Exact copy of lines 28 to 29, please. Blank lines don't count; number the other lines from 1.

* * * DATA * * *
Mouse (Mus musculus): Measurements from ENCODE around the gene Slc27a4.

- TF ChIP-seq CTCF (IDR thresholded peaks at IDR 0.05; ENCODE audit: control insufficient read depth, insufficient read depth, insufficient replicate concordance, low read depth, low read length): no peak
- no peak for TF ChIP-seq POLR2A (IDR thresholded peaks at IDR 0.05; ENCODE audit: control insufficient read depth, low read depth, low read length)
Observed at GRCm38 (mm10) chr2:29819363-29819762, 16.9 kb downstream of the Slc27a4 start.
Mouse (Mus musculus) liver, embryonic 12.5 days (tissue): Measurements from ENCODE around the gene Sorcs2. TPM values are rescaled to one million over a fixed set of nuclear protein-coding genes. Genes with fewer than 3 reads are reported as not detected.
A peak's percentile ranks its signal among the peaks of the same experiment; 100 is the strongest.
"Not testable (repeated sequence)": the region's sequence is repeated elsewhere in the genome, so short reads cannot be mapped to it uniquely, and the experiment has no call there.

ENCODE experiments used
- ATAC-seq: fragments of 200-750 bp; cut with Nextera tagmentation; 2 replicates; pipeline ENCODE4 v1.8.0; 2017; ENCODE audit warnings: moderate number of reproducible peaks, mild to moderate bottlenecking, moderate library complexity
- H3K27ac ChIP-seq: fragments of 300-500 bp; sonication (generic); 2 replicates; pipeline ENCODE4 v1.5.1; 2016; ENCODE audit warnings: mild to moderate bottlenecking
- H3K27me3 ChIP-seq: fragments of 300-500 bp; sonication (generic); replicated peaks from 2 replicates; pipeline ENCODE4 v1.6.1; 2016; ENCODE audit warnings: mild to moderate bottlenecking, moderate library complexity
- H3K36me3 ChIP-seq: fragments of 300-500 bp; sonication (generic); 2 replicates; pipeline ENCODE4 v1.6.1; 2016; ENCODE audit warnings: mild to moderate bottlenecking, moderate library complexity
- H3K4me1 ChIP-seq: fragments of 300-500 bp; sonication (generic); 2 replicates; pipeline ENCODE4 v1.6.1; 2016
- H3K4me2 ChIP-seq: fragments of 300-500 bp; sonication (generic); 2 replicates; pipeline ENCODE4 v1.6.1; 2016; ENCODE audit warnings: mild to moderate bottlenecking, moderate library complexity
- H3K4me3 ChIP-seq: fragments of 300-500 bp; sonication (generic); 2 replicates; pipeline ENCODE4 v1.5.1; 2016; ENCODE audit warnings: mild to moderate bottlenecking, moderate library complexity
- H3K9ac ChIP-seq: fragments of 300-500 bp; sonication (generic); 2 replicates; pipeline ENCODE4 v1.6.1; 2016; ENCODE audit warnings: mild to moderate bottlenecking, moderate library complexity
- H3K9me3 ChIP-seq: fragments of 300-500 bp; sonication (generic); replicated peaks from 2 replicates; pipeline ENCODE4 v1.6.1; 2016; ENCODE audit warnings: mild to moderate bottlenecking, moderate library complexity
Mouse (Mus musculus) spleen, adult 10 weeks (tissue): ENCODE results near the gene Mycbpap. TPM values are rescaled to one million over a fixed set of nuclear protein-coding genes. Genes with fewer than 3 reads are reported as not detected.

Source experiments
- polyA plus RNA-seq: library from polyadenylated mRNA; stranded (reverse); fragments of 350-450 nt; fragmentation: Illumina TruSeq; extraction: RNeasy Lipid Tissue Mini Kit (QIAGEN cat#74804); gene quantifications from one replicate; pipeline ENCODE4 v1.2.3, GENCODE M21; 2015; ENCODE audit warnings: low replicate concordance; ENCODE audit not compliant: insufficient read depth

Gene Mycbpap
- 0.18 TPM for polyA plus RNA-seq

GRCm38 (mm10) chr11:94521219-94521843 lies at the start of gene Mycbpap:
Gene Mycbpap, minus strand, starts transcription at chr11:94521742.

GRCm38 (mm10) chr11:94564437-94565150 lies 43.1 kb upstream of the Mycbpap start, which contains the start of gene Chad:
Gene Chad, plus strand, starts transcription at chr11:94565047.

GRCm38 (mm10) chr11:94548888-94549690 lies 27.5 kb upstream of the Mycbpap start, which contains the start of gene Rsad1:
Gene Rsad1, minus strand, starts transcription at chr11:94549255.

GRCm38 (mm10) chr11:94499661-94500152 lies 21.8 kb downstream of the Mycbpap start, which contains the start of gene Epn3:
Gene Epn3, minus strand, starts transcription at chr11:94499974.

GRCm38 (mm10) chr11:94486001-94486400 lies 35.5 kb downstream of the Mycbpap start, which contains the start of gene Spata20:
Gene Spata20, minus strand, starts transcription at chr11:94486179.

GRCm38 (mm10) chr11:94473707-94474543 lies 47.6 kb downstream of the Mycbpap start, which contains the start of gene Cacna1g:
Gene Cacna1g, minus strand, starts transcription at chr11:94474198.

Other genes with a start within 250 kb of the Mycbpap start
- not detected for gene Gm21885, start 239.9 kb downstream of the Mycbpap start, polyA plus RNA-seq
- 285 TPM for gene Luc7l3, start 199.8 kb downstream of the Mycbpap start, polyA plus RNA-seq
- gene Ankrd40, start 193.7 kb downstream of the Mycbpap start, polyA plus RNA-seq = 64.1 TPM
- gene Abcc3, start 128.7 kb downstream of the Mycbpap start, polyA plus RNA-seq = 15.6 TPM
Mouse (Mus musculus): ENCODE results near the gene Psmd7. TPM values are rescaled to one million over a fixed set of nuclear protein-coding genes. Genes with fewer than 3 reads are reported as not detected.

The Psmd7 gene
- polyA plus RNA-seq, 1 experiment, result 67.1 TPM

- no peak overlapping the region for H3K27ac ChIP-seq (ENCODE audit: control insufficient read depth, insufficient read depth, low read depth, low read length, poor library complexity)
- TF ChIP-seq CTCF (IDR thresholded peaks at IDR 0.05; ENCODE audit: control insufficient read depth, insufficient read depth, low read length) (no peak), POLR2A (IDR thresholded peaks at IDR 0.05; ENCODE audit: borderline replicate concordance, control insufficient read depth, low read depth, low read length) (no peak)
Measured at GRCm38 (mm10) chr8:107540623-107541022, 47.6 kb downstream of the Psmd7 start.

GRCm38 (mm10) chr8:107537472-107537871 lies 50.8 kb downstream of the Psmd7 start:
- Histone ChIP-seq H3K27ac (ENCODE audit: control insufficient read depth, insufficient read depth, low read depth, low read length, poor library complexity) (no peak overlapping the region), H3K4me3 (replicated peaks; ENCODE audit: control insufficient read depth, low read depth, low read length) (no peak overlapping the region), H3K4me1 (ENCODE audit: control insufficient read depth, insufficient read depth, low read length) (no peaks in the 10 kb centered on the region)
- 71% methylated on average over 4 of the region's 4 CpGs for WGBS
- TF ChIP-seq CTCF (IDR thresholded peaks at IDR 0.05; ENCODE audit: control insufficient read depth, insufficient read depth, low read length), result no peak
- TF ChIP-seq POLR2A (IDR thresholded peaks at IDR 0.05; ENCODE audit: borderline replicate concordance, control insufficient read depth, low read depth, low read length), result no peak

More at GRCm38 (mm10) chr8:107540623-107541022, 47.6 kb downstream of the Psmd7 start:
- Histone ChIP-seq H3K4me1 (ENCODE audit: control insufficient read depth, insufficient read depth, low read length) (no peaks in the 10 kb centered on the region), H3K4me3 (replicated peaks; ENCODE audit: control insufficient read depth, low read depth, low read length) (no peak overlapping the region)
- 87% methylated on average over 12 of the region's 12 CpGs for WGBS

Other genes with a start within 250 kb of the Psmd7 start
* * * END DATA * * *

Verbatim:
Gene Rsad1, minus strand, starts transcription at chr11:94549255.

GRCm38 (mm10) chr11:94499661-94500152 lies 21.8 kb downstream of the Mycbpap start, which contains the start of gene Epn3: